How does internet censorship work? Part 1

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Many Swedish internet users have been unable to access certain Spanish language sites over the past couple of weeks. The following article from Rebelión, one of the blocked sites, claims that Cogent (misidentified in the original article as “CogNet”), the North American company that provides internet bandwidth to Telia, the Swedish telecom company through which many Swedes connect, has been deliberately censoring end-users’ access to the sites. It’s possible, but a quick Google search also indicates that there is some sort of peering conflict going on between Telia and Cogent, as evidenced by the many gamers whining “I cant play Flyff!”

When the U.S. engages in internet censorship it usually goes a more direct route – yanking domains directly, through the Office of Foreign Assets Control, which as the Cuban journalist Rosa Miriam Elizalde pointed out, has more than two dozen people assigned to harass North Americans traveling to Cuba, and four to track the finances of Osama bin Laden, and prior to his snuffing, Saddam Hussein.

If it were interested in censorship through peering (and Machetera is not saying it isn’t), Machetera believes the United States would take care to leave the gamers alone. Left to their own devices in their tiny virtual worlds, they are as harmless and useless as rocks, living zombies unlikely to agitate for anything more than unfettered bandwidth, not to mention ideal recruits for future wars, having mastered the technology to target and eliminate faceless victims from great distances with the touch of a button. Those who’ve mastered Mercenaries 2: World in Flames will have no problem locating targets in downtown Caracas (thank you Bono!) since it simulates a Venezuelan invasion justified by the fact that “A power-hungry tyrant [has messed] with the United States’ Venezuela’s oil supply.” Hmm, who might that be?

Peering is a term well known within the internet community and not so well known by the lay public, but it has to do with traffic exchange between providers. The easiest way to visualize it is to think of the internet as a network with large and small groups of customers spread all over the world – peering allows Verizon customers to reach Deutsch Telecom customers and vice versa. Or as in this case, Cogent end-users can reach Telia end users and vice versa. Or not. Peering is in everyone’s interest because an internet where people can only connect with certain customers and not with others is not very useful. It’s more like an Intranet.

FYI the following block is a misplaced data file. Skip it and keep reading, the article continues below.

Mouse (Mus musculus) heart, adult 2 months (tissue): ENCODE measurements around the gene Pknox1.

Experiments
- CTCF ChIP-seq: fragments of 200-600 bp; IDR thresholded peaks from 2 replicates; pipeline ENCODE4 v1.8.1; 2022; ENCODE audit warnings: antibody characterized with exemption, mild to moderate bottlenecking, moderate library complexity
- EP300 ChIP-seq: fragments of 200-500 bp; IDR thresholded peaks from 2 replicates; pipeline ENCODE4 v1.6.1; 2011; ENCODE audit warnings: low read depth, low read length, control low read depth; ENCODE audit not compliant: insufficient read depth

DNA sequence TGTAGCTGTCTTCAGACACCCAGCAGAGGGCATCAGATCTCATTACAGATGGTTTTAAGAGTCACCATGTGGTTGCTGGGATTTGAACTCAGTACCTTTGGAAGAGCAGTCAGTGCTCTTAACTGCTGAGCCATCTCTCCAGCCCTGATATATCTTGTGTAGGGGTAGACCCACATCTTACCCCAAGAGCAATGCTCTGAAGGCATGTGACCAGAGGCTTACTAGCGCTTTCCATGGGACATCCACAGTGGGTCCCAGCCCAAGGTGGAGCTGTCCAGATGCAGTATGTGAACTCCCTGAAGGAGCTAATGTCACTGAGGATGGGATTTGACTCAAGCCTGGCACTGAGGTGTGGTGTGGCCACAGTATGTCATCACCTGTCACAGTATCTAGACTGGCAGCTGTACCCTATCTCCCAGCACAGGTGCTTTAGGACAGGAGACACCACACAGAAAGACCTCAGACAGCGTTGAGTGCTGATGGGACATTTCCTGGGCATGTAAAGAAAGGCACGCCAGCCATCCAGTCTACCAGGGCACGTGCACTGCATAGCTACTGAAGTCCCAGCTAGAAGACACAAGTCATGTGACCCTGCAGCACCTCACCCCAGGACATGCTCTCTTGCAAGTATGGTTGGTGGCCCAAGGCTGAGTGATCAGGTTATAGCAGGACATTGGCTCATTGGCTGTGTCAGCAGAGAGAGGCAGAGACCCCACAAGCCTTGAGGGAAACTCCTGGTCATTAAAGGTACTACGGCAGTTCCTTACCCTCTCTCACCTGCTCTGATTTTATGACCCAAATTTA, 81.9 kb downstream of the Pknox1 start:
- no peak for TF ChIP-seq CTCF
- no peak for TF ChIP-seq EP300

Peering agreements are not transparent and as in most capitalist enterprises, lend themselves to abuse, with larger providers charging smaller providers to “peer,” despite the fact that by not peering freely with everyone, they are essentially offering their customers an intranet, rather than an internet connection, as Telia’s Swedish customers have just learned. Machetera’s advice to the managers of the apartment blocks trapped in such a ridiculous arrangement is that they terminate their contracts immediately, since they have been breached, and move to a provider that understands and appreciates internet service. Typically it’s not a phone company.

A U.S. Owned Enterprise Blocks Swedish Access to rebelión.org and the Bolivarian News Agency

Ernesto Tamara – Rebelión

The websites of Rebelión (www.rebelión.org) and the Bolivarian News Agency (www.abi.bo), among others, have been censored by various internet providers in Sweden and other European countries.

Telia, the Swedish telecom and internet provider, was affected by a decision made by the North American company Cogent, which administers access provided through a variety of servers. The measure was taken unilaterally, and prevents all internet subscribers whose service flows through Telia from accessing Rebelión, ABI and other sites.

Most internet providers receiving service through Telia realized the sites were being censored after trying for more than a week to reach them, without success.

Concerned by what appeared to be a server error, users contacted Telia’s customer service.

The response was not at all reassuring. Cogent had censored access to certain Spanish and Latin American pages for reasons unknown and there was no possibility that service would be restored in the short term.

Telia maintains that nothing can be done to restore the connection to those sites, admitting that it is dealing with censorship and a limitation on freedom of information. It adds that it is negotiating with Cogent, but so far without positive results.

The censored sites can be accessed from other internet servers, particularly those run through smaller firms. In some cities the censorship involves thousands of users, since management for entire apartment blocks, such as HSB, has contracted to provide tenants with broadband internet service through the state Telia network.

Telia is the largest internet service provider in Sweden and is associated with other enterprises in Scandinavia.

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